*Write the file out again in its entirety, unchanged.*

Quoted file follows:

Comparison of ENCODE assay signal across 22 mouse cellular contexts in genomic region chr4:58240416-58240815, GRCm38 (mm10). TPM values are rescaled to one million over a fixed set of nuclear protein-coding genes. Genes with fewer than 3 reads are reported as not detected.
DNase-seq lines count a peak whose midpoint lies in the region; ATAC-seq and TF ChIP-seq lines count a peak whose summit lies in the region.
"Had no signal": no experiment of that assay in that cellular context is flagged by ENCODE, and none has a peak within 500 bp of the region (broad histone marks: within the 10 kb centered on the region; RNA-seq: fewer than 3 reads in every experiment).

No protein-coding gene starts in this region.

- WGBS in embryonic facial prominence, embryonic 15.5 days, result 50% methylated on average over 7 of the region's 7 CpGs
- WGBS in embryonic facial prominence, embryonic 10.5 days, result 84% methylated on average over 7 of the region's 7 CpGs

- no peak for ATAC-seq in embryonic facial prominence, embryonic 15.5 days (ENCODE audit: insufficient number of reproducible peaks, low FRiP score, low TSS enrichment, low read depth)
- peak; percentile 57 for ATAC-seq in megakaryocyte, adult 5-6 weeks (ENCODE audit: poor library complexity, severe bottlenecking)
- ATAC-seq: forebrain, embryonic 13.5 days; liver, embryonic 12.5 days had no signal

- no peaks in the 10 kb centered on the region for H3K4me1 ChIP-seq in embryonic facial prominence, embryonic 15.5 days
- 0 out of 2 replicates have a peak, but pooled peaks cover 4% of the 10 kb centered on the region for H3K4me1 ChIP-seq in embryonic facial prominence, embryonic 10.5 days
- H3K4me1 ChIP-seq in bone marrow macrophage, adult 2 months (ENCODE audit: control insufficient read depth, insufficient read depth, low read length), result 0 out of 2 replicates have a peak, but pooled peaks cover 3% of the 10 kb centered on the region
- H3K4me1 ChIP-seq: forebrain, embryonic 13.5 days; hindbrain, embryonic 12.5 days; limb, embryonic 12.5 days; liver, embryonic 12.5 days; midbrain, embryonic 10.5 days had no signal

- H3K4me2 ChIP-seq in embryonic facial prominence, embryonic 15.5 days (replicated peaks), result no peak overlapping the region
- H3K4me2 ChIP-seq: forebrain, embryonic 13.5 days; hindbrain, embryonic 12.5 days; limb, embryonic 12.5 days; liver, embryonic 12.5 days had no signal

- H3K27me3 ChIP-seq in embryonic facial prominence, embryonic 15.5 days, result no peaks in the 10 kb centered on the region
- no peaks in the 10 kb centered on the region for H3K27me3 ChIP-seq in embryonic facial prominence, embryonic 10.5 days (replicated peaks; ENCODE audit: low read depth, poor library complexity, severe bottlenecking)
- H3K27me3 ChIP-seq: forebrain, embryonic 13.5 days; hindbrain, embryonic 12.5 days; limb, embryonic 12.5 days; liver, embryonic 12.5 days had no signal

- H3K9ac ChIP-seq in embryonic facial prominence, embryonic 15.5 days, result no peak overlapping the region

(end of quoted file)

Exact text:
Comparison of ENCODE assay signal across 22 mouse cellular contexts in genomic region chr4:58240416-58240815, GRCm38 (mm10). TPM values are rescaled to one million over a fixed set of nuclear protein-coding genes. Genes with fewer than 3 reads are reported as not detected.
DNase-seq lines count a peak whose midpoint lies in the region; ATAC-seq and TF ChIP-seq lines count a peak whose summit lies in the region.
"Had no signal": no experiment of that assay in that cellular context is flagged by ENCODE, and none has a peak within 500 bp of the region (broad histone marks: within the 10 kb centered on the region; RNA-seq: fewer than 3 reads in every experiment).

No protein-coding gene starts in this region.

- WGBS in embryonic facial prominence, embryonic 15.5 days, result 50% methylated on average over 7 of the region's 7 CpGs
- WGBS in embryonic facial prominence, embryonic 10.5 days, result 84% methylated on average over 7 of the region's 7 CpGs

- no peak for ATAC-seq in embryonic facial prominence, embryonic 15.5 days (ENCODE audit: insufficient number of reproducible peaks, low FRiP score, low TSS enrichment, low read depth)
- peak; percentile 57 for ATAC-seq in megakaryocyte, adult 5-6 weeks (ENCODE audit: poor library complexity, severe bottlenecking)
- ATAC-seq: forebrain, embryonic 13.5 days; liver, embryonic 12.5 days had no signal

- no peaks in the 10 kb centered on the region for H3K4me1 ChIP-seq in embryonic facial prominence, embryonic 15.5 days
- 0 out of 2 replicates have a peak, but pooled peaks cover 4% of the 10 kb centered on the region for H3K4me1 ChIP-seq in embryonic facial prominence, embryonic 10.5 days
- H3K4me1 ChIP-seq in bone marrow macrophage, adult 2 months (ENCODE audit: control insufficient read depth, insufficient read depth, low read length), result 0 out of 2 replicates have a peak, but pooled peaks cover 3% of the 10 kb centered on the region
- H3K4me1 ChIP-seq: forebrain, embryonic 13.5 days; hindbrain, embryonic 12.5 days; limb, embryonic 12.5 days; liver, embryonic 12.5 days; midbrain, embryonic 10.5 days had no signal

- H3K4me2 ChIP-seq in embryonic facial prominence, embryonic 15.5 days (replicated peaks), result no peak overlapping the region
- H3K4me2 ChIP-seq: forebrain, embryonic 13.5 days; hindbrain, embryonic 12.5 days; limb, embryonic 12.5 days; liver, embryonic 12.5 days had no signal

- H3K27me3 ChIP-seq in embryonic facial prominence, embryonic 15.5 days, result no peaks in the 10 kb centered on the region
- no peaks in the 10 kb centered on the region for H3K27me3 ChIP-seq in embryonic facial prominence, embryonic 10.5 days (replicated peaks; ENCODE audit: low read depth, poor library complexity, severe bottlenecking)
- H3K27me3 ChIP-seq: forebrain, embryonic 13.5 days; hindbrain, embryonic 12.5 days; limb, embryonic 12.5 days; liver, embryonic 12.5 days had no signal

- H3K9ac ChIP-seq in embryonic facial prominence, embryonic 15.5 days, result no peak overlapping the region